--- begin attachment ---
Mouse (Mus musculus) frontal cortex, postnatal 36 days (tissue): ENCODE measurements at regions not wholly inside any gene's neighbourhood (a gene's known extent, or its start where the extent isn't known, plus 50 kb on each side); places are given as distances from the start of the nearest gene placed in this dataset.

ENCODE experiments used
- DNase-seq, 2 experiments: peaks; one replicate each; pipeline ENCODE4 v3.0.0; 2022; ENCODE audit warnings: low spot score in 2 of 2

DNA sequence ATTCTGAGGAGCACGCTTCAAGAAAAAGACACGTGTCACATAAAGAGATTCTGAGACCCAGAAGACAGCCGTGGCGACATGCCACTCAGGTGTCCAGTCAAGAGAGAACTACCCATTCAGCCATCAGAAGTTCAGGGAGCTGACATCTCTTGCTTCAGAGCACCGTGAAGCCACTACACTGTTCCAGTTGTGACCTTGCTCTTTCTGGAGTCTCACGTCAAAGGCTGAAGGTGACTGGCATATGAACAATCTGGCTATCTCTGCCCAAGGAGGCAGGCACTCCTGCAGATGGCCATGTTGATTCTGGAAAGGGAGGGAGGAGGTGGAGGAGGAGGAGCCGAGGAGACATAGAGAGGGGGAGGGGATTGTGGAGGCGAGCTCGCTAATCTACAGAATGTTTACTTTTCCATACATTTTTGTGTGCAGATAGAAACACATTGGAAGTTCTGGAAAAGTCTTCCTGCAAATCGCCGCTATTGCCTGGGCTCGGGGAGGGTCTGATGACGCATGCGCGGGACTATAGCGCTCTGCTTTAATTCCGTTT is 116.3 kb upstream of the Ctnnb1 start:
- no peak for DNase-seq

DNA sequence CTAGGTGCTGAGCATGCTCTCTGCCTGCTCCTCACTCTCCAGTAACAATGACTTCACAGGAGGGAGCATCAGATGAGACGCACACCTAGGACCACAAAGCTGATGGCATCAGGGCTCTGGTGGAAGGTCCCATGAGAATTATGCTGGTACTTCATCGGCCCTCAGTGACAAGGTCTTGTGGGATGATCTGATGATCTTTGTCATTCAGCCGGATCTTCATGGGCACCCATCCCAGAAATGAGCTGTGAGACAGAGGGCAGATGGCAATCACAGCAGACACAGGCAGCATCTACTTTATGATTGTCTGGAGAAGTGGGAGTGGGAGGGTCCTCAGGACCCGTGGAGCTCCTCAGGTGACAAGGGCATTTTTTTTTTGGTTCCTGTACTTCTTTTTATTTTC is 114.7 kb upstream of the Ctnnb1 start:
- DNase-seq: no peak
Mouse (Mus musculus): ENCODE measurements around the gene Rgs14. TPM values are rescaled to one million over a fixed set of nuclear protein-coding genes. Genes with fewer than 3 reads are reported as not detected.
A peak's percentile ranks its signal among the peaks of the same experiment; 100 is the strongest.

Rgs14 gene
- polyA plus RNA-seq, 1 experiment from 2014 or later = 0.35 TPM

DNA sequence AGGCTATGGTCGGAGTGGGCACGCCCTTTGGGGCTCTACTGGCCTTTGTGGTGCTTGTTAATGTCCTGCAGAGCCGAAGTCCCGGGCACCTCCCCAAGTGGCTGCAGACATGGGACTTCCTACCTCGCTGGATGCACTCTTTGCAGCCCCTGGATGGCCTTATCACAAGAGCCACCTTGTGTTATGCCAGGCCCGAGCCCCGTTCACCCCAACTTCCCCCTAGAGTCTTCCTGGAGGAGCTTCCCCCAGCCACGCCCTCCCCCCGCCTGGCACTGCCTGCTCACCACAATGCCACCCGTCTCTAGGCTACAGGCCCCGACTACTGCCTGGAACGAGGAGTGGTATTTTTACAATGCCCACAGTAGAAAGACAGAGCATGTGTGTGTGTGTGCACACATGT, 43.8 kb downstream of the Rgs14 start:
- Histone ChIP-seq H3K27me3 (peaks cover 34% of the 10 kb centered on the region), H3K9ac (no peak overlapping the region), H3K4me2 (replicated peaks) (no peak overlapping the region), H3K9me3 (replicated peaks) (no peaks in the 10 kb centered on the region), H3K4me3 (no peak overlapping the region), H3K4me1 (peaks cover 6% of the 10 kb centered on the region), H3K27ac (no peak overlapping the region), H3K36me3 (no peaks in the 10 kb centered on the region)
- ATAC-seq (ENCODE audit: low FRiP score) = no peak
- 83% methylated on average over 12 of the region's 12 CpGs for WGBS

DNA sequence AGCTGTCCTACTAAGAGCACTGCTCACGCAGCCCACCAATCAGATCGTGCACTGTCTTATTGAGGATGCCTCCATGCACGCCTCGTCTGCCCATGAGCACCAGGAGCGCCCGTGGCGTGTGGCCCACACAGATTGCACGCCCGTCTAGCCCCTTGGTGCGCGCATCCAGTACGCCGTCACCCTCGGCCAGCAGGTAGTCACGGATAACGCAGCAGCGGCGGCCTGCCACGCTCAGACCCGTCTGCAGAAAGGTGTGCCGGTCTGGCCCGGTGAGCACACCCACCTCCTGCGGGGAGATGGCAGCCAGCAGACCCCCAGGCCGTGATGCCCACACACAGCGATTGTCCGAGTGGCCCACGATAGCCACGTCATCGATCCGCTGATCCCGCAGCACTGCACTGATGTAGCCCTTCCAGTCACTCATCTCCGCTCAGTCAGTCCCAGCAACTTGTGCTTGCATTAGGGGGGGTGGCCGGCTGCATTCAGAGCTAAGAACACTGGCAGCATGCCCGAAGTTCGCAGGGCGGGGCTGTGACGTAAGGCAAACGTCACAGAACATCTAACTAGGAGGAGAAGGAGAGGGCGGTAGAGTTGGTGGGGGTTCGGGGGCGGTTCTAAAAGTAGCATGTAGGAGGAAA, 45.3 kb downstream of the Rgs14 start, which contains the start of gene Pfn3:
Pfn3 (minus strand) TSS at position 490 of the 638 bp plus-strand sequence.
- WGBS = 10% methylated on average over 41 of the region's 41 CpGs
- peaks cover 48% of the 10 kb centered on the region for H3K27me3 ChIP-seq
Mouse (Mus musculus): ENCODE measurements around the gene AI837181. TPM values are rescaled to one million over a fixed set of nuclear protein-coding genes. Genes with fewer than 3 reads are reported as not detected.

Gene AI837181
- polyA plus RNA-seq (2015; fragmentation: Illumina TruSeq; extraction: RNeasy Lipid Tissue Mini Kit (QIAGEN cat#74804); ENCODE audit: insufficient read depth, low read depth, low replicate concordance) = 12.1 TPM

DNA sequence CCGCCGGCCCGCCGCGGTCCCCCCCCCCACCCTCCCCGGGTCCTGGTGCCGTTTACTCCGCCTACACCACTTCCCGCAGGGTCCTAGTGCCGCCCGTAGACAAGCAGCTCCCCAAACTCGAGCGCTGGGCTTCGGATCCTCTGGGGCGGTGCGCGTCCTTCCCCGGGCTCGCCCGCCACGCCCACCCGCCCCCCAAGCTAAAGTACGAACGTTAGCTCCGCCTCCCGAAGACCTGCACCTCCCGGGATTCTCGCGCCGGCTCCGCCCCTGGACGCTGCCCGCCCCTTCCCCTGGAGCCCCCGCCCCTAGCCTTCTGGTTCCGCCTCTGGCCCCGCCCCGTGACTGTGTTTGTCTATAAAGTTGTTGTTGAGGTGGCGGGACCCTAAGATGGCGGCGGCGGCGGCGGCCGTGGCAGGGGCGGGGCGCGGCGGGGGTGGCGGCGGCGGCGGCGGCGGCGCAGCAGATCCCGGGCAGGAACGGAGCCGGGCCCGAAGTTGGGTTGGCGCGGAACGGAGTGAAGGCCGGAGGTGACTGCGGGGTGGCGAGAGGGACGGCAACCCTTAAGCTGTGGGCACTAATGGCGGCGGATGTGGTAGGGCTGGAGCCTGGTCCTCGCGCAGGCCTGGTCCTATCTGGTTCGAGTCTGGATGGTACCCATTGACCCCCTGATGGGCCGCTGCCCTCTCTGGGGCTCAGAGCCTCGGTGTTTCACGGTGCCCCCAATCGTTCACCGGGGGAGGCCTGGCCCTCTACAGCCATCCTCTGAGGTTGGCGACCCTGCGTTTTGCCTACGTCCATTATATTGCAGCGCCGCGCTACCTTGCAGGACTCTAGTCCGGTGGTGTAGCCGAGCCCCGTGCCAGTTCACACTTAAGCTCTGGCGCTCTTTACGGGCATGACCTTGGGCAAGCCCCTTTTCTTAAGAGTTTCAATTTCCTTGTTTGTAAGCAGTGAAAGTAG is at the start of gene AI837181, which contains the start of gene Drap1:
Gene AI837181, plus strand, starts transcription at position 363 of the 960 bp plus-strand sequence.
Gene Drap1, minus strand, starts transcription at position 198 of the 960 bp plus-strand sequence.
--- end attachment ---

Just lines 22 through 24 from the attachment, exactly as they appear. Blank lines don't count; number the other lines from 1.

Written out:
- polyA plus RNA-seq (2015; fragmentation: Illumina TruSeq; extraction: RNeasy Lipid Tissue Mini Kit (QIAGEN cat#74804); ENCODE audit: insufficient read depth, low read depth, low replicate concordance) = 12.1 TPM

DNA sequence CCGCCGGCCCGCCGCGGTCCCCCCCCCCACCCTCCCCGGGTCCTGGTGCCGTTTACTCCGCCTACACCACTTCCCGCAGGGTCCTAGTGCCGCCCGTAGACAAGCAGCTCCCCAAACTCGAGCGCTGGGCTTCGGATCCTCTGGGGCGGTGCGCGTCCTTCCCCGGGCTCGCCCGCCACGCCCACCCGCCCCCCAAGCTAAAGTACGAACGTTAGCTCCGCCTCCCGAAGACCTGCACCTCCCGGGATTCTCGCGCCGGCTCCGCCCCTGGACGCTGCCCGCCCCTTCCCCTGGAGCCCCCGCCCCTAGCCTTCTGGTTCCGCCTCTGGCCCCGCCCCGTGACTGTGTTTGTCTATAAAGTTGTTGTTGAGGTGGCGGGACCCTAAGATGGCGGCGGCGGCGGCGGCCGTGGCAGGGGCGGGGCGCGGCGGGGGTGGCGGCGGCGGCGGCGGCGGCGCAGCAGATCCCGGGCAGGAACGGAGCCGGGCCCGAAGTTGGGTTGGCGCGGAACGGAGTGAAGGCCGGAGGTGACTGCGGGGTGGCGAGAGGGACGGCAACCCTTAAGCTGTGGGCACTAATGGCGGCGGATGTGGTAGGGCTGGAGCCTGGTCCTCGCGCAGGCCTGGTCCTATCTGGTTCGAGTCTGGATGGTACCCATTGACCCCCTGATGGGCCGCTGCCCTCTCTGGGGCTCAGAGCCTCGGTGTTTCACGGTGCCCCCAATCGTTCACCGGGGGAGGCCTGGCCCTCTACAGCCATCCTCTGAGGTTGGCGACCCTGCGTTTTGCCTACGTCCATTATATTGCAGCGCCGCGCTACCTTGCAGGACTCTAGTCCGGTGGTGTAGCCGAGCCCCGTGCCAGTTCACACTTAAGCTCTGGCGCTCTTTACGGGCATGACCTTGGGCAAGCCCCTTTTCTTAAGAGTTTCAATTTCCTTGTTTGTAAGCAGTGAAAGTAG is at the start of gene AI837181, which contains the start of gene Drap1:
Gene AI837181, plus strand, starts transcription at position 363 of the 960 bp plus-strand sequence.